Last Updated on June 22, 2020 by Satyendra
It’s that time of year when you might be expecting many of your employees (some of which will be privileged users) to take some well-earned holidays. In their absence, much of the work is delegated to other members within the organization or even to contractors in some cases. In the case of your privileged users, for this to happen, often temporary access needs to be provided. Managing this privileged access, however, is no easy task and this kind of practice often leads to an increased risk in privilege abuse.
By now, we all know the danger that privileged users pose to the security and integrity of sensitive data. All it takes is one disgruntled employee with excessive permissions to decimate an organization’s reputation and revenue. We saw this earlier in the year with the Tesla insider that leaked sensitive data, causing Tesla stock prices to drop by over 6%.
Many organizations are now familiar with the Principle of Least Privilege (PoLP) model. This theory states that it is good practice to limit the access that your users have to the bare minimum, so that users only have access to the files, folders and systems that they need to do their job. This makes practical sense, and all organizations should be operating on this model. Many privileged access management solutions enable organizations to maintain this model by reporting on any changes to permissions that might seen as excessive or result in permission sprawl.
Why Privileged Access Management (PAM) Alone is Not Enough
Privileged Access Management (PAM) solutions, help to reduce the risk of your users being the cause of data breaches by limiting privileged access. If, for example, you wanted to limit access during certain times of the day or prevent a particular user from having access to PII, you could do this with a PAM solution.
However, PAM solutions have their limitations and, on their own, they aren’t really enough to guarantee that you’re doing all you can to mitigate data breach risks. There are numerous scenarios where PAM solutions can be circumvented, including if an administrator acquires root access and works around it, or if users with temporary access do not have that access revoked at the end of the temporary time period. In such scenarios, the security controls in place become useless.
In theory, being able to limit access to sensitive files and folders is a great way to limit the damage that your users can do, but it is just one piece of the puzzle.
How Data Access Governance Complements PAM
Everything about data security starts with knowing where your most sensitive data resides, and the current level of risk associated with it. Once you know which files and folders contain the sensitive data, then you can look at who has access to it and monitor when this access changes. Then, lastly, you need to be able to get detailed information on the behaviour of your users in relation to sensitive data. PAM solutions themselves do not offer you all this functionality. To get this level of visibility and increased security, you’ll need to deploy a data access governance (DAG) solution.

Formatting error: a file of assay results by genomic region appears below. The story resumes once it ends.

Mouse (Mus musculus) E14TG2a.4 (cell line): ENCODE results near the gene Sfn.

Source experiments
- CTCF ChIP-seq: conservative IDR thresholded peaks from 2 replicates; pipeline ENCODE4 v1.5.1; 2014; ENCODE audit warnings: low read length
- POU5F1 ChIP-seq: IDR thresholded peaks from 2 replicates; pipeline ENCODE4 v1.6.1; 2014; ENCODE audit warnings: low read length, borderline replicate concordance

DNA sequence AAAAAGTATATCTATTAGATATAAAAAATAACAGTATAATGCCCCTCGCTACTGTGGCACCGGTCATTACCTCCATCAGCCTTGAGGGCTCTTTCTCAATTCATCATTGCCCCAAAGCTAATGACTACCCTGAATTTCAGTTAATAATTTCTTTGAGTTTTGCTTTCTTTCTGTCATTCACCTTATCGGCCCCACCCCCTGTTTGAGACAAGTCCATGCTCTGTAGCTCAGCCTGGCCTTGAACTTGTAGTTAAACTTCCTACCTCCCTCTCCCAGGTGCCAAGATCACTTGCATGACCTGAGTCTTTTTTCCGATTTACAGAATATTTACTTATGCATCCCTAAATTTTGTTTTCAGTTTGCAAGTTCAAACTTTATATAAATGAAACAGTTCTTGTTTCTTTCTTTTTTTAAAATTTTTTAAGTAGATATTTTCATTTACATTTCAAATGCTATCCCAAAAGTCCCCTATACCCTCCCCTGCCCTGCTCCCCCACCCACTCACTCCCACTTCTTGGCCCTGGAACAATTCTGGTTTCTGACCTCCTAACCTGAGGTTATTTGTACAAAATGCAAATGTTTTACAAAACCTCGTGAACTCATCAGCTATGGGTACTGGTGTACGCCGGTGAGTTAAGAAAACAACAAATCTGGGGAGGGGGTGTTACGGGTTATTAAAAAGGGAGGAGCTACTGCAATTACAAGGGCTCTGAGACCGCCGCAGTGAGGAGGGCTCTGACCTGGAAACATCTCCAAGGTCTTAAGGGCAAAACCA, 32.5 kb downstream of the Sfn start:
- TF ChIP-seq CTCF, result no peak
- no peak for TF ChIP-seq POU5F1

There are numerous DAG solutions on the market that have built in data discovery and classification functionality. However, this functionality tends to be expensive and there is a workaround. Integrated within File Server, specifically within the File Classification Infrastructure, there is the functionality to discover, tag and classify data based on the sensitivity and assign a risk value to it. You can then run reports to see which files and folders contain multiple instances of PII (Personally Identifiable Information), for example.
It’s critical that you know within which files and folders your sensitive data resides, including those that may contain PII or business trade secrets and the like. Once you know this, PAM solutions can help you determine whether your PoLP model is working. One critical part of ensuring that you get full benefit of your PAM solution is to get all departments of your organization communicating internally and specifically with the IT department. IT need to know what job responsibilities a user has and whenever that changes so that they can award them appropriate levels of access.
The third piece of the data security puzzle comes in the form of user behaviour analysis (UBA). You have identified which files and folders contain sensitive data and limited access to those files and folders. Now you will need a data access governance solution in place to ensure you are auditing and monitoring what your privileged users are doing with the accesses granted to them.
If you have any hope of spotting potential data breaches then you need to have some way of knowing, in real time, if suspicious, unwanted or unauthorised changes are taking place to critical data and the surrounding systems. Most DAG solutions like Lepide Data Security Platform will enable you to do this through numerous pre-defined reports, real time alerts and other powerful functionality. Only by coupling this with PAM can you get the full value out of both types of solution.